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This paper examines the history and future applications of autonomous operations in space as a modern solution to an array of limitations that recent research has only just started utilizing and continues to explore. There is a complex history of autonomous operations in space and some of its potential benefits include reducing production rates, costs, communication delays, and dangerous environments that pose threats to human life. The construction of the International Space Station is a prime example of quality work that took over twenty years to complete with human intervention. Research over the past couple decades have led to working designs and pathways for future development. NASA developed an Autonomous Voice Assistant prototype for one of their existing command programs, the NASA Platform for Autonomous Systems. In January of 2021, NASA funded CubeSat Pathfinder for Autonomous Navigation to develop a low cost navigation and architecture platform. The applications of autonomous technology can be infinitely compounded by the dynamic capabilities of mechanical operation, robotics, AI, and code infrustructures. Autonomy would cut time and cost challenges for building satellites, taking photographs, transportation, and adaptive controls. Human safety in testing, exploration of unknown environments, and risk management would not be so prevalent as a primary concern. Outside of astronautical applications, the impact of autonomous technology can reach a global scale including agricultural efficiency, ground transportation, and menial tasks in entry level jobs, which affects the disabled community in competing efficiencies and cost. The legal and ethical impacts are still in consideration with regards to patent law, as well as the implications of sharing information, research, and analysis between nations. Autonomous systems have the potential to transform modern technology in many aspects.

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Survey of Autonomous Systems in Space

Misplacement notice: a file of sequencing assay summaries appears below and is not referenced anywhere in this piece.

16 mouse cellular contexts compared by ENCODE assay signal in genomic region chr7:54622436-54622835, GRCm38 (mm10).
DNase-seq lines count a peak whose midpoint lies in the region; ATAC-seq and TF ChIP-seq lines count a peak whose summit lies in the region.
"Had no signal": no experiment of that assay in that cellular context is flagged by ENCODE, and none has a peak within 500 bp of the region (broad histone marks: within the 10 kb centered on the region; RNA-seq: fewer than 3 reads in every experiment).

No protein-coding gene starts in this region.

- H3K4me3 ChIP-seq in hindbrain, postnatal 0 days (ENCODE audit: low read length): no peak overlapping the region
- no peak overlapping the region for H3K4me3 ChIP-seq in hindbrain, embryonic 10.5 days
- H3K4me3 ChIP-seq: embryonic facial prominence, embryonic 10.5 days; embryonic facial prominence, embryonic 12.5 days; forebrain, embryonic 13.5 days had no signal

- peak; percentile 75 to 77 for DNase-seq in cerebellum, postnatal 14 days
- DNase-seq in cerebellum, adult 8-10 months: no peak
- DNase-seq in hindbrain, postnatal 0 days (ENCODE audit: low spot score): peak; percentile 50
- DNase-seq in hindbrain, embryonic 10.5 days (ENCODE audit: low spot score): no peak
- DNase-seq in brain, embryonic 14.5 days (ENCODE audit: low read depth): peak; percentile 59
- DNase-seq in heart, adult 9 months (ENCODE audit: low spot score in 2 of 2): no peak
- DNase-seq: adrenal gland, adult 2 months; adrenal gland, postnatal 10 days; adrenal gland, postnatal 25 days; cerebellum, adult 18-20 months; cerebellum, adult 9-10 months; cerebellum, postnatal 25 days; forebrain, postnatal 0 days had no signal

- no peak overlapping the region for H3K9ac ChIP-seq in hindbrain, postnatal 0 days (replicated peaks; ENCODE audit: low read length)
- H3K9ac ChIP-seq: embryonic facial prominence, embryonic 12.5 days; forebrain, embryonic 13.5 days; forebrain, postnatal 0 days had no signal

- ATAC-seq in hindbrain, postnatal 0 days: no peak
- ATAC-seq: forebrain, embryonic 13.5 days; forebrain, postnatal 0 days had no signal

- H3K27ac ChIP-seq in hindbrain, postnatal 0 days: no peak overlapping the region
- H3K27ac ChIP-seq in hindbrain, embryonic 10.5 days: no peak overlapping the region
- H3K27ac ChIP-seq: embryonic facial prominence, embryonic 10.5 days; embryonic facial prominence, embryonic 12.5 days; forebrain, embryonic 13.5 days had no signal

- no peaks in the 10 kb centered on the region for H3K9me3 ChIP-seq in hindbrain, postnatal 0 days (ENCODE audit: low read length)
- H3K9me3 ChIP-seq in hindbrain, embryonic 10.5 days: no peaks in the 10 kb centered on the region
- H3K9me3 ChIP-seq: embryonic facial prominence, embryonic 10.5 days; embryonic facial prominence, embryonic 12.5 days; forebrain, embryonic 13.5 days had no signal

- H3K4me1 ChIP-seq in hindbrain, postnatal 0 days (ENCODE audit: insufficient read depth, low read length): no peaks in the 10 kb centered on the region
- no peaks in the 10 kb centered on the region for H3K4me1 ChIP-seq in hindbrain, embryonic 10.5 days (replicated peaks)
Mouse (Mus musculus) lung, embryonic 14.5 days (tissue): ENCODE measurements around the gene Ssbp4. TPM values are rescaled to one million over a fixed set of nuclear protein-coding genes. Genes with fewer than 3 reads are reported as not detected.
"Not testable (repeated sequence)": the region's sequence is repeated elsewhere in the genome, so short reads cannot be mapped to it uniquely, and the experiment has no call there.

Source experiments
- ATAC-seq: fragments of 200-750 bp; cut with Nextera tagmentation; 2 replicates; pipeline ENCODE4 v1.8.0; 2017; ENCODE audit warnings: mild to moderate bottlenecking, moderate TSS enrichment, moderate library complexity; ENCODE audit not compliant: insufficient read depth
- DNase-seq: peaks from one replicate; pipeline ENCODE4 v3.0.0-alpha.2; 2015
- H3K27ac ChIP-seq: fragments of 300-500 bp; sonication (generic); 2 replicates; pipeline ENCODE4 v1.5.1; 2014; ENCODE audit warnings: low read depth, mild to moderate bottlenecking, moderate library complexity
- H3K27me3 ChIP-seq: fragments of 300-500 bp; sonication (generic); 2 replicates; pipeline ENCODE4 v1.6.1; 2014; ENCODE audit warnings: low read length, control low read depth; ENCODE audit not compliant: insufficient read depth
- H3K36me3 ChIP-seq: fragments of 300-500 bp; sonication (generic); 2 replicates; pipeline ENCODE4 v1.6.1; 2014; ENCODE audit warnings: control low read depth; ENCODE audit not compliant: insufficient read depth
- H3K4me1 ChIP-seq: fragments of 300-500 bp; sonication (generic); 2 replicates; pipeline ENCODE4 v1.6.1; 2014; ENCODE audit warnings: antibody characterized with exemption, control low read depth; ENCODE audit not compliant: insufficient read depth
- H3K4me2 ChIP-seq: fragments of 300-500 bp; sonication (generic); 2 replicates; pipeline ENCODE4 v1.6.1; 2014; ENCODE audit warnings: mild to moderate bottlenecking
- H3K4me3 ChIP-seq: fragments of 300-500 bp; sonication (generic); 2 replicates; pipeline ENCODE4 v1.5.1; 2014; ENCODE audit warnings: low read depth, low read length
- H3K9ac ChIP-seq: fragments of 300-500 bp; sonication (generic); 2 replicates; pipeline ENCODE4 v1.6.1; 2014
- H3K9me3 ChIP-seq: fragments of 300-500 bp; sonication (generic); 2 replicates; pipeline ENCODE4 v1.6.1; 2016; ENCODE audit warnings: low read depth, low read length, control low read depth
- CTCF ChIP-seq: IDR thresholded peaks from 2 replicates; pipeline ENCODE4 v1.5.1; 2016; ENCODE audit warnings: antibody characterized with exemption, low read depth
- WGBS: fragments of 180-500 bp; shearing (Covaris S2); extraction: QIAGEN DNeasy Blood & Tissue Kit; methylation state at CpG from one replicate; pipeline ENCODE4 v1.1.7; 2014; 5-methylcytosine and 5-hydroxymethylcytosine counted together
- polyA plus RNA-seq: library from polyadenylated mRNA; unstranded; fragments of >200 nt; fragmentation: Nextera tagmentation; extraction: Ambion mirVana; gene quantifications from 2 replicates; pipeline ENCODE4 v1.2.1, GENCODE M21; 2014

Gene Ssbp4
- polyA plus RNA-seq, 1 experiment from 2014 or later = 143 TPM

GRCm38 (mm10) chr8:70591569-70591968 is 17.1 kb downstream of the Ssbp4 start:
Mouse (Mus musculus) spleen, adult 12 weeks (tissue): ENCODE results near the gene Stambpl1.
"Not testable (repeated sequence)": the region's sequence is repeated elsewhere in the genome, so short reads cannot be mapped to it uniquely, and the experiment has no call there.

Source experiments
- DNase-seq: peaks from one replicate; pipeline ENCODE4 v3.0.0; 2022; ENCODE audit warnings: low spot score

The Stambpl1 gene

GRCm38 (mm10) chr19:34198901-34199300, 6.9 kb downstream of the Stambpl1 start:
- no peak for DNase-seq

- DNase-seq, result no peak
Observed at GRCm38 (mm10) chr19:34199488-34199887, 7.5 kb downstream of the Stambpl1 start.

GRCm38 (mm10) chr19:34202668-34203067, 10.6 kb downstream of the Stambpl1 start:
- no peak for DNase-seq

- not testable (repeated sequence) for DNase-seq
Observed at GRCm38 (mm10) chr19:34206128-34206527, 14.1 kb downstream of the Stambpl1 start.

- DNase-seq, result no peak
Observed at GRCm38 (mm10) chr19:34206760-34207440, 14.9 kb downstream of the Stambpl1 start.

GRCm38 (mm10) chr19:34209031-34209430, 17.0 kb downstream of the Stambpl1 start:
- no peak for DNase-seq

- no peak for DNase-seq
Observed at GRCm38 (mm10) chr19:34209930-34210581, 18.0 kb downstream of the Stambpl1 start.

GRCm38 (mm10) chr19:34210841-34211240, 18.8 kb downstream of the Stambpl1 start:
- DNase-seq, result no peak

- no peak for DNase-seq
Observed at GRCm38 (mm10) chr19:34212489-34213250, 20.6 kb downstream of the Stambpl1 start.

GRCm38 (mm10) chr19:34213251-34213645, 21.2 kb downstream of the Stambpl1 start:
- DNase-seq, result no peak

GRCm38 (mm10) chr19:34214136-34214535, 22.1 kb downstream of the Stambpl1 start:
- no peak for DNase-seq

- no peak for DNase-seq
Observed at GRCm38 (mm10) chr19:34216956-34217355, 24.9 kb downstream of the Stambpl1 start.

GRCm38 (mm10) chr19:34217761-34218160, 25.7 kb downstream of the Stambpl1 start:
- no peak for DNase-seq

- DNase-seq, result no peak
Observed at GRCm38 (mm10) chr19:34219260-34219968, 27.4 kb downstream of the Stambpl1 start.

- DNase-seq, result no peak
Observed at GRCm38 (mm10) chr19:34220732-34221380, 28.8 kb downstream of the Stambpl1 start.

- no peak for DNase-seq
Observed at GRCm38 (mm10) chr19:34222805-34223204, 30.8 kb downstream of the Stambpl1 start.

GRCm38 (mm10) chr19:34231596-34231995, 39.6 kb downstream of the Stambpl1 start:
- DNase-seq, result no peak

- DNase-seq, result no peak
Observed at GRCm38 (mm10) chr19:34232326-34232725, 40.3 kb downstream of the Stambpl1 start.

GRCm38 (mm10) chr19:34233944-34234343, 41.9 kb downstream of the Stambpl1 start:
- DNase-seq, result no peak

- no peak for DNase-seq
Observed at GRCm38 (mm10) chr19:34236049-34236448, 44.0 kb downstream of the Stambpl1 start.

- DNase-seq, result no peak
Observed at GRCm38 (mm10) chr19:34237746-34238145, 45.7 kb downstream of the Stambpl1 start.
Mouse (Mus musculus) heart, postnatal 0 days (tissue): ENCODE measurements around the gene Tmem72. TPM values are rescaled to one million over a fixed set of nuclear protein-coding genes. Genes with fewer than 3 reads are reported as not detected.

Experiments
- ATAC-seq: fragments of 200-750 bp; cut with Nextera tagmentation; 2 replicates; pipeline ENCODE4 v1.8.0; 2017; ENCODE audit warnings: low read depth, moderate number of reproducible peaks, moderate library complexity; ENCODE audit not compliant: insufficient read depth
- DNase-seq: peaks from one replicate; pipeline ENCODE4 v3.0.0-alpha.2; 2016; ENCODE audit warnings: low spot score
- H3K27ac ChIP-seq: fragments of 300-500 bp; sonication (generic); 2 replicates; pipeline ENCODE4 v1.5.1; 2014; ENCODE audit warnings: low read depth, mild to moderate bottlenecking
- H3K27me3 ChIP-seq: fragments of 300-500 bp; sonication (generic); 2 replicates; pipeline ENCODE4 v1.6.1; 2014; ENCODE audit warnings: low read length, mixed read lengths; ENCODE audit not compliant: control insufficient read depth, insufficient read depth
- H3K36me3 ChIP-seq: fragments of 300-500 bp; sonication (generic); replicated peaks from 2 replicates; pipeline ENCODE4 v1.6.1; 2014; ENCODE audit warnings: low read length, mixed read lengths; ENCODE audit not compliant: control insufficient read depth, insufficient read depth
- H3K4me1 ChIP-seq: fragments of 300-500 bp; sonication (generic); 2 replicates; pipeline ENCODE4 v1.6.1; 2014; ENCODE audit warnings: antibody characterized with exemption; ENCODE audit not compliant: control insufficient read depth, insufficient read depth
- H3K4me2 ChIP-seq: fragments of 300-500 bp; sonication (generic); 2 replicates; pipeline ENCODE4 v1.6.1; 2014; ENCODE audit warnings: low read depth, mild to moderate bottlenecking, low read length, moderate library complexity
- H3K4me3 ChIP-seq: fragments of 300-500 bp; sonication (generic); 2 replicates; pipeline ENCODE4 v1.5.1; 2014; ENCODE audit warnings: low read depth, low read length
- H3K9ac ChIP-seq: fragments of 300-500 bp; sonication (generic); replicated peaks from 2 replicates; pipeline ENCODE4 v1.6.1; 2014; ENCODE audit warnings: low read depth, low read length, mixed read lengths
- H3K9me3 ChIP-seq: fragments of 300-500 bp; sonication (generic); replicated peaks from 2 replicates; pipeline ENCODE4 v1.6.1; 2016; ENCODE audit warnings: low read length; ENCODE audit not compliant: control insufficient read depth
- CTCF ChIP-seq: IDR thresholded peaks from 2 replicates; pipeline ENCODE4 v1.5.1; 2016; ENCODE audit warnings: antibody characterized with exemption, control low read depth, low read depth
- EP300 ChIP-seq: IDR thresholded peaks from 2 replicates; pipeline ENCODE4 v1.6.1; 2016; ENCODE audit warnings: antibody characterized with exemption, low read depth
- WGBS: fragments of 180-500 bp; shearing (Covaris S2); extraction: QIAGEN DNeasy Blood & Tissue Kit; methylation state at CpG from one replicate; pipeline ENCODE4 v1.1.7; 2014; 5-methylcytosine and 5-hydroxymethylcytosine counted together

This paper examines the history and future applications of autonomous operations in space as a modern solution to an array of limitations that recent research has only just started utilizing and continues to explore. There is a complex history of autonomous operations in space and some of its potential benefits include reducing production rates, costs, communication delays, and dangerous environments that pose threats to human life. The construction of the International Space Station is a prime example of quality work that took over twenty years to complete with human intervention. Research over the past couple decades have led to working designs and pathways for future development. NASA developed an Autonomous Voice Assistant prototype for one of their existing command programs, the NASA Platform for Autonomous Systems. In January of 2021, NASA funded CubeSat Pathfinder for Autonomous Navigation to develop a low cost navigation and architecture platform. The applications of autonomous technology can be infinitely compounded by the dynamic capabilities of mechanical operation, robotics, AI, and code infrustructures. Autonomy would cut time and cost challenges for building satellites, taking photographs, transportation, and adaptive controls. Human safety in testing, exploration of unknown environments, and risk management would not be so prevalent as a primary concern. Outside of astronautical applications, the impact of autonomous technology can reach a global scale including agricultural efficiency, ground transportation, and menial tasks in entry level jobs, which affects the disabled community in competing efficiencies and cost. The legal and ethical impacts are still in consideration with regards to patent law, as well as the implications of sharing information, research, and analysis between nations. Autonomous systems have the potential to transform modern technology in many aspects.